In 1973, Philadelphia Eagles football player, Fred Hill, and his wife, Fran, learned that their daughter, Kim, had leukemia. While traveling into Philadelphia for treatment at the Children's Hospital, they met other families with sick children in the same situation. These families drove hours to the hospital to be with their children, only to sleep overnight in waiting room chairs and to eat from vending machines because they had nowhere else to go.
After discussing the need for a place to stay for families, their daughter’s doctor, Dr. Audrey Evans, head of the pediatric oncology unit at Children's Hospital of Philadelphia, shared her dream of a comfortable temporary residence for families of children being treated at her hospital.
Fred rallied the support of his Eagles teammates to raise funds. Through Jim Murray, the Eagles' general manager, the team offered its support. Murray enlisted Don Tuckerman from the local McDonald's advertising agency who, with the support of McDonald's Regional Manager Ed Rensi, launched the St. Patrick's Day Green Milkshake (now known as the Shamrock Shake) promotion. Funds raised went toward purchasing an old house located near the hospital.
And thus, the first Ronald McDonald House came to be in Philadelphia in 1974 - a "home away from home" for families of ill children. By 1979, 10 more Houses opened. By 1984, local communities founded 60 more Houses; then 53 more opened by 1989. Today, more than 280 Ronald McDonald House programs in 30 countries support families around the world - providing comfort to more than 10 million families since 1974.
The idea of a Ronald McDonald House in Nashville came from Dr. John Lukens, the head of the pediatric oncology department at Vanderbilt Children's Hospital after he visited the second Ronald McDonald House, which was built in Chicago. The dedicated group who spearheaded the effort to have a House in Nashville consisted of medical professionals, members of the McDonald’s restaurant family, community leaders and families who had experienced first hand the illness of a child.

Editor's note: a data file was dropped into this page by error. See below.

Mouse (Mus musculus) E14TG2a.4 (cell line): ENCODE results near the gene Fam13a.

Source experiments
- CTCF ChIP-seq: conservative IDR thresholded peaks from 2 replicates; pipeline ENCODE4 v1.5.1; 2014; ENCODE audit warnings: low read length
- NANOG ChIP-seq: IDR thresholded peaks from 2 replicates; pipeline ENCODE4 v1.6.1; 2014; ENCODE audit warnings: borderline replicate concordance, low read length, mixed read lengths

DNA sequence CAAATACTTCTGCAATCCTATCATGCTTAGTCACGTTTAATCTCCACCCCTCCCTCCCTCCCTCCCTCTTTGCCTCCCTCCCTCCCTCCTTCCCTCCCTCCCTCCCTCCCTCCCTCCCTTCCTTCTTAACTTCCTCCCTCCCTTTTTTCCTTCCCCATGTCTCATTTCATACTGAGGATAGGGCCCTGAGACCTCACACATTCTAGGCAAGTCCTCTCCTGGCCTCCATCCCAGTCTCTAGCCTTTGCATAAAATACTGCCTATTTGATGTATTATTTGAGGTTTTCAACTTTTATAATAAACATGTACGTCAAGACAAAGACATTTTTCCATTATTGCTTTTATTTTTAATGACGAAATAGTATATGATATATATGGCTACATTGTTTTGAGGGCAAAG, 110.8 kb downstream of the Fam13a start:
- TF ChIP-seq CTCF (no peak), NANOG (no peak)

The original 16-bedroom Ronald McDonald House in Nashville opened in July of 1991 with seed money from the local McDonald's owner/operators and donations from corporations, organizations, individuals and foundations. The Ronald McDonald House in Nashville was the 142nd house completed.
In 1999 the Nashville House doubled in size to provide more room to support more families who were caring for their sick children. The expanded Nashville House is equipped with 32 bedrooms all with private baths (three for the disabled), a laundry room, pantry, 2 kitchens, and dining rooms. The House offers families a place to come together at the end of a long day at the hospital to receive support and encouragement from other families in similar situations. Of those 32 bedrooms, three are extended stay suites with kitchenettes for children who require isolation (i.e., following bone barrow or heart transplants). Also included is one short stay room for families who need a place to get away from the hospital during the day, but will return home at night. The Nashville House also has a large family room, teen/game room, children’s playroom and a library.
In February 2004, Ronald McDonald House Charities of Nashville officially opened Nashville’s first Ronald McDonald Family Room at the Monroe Carell Jr. Children’s Hospital at Vanderbilt. This room is an extension of the House where families and friends of seriously ill children can enjoy a quiet respite from corridors and waiting rooms, whether or not they’re staying at the Ronald McDonald House.
The Family Room includes a comfortable seating area, a kitchen stocked with snacks, a children’s play area, a half bath and the support of caring staff and volunteers. The Family Room has served more than 250,000 individuals since its opening and averages 3,500 visitors per month.
Since the Nashville House first opened its doors in 1991, more than 11,700 families from over the U.S. and several foreign countries have benefited from the services and hospitality provided by the volunteers and staff of our House.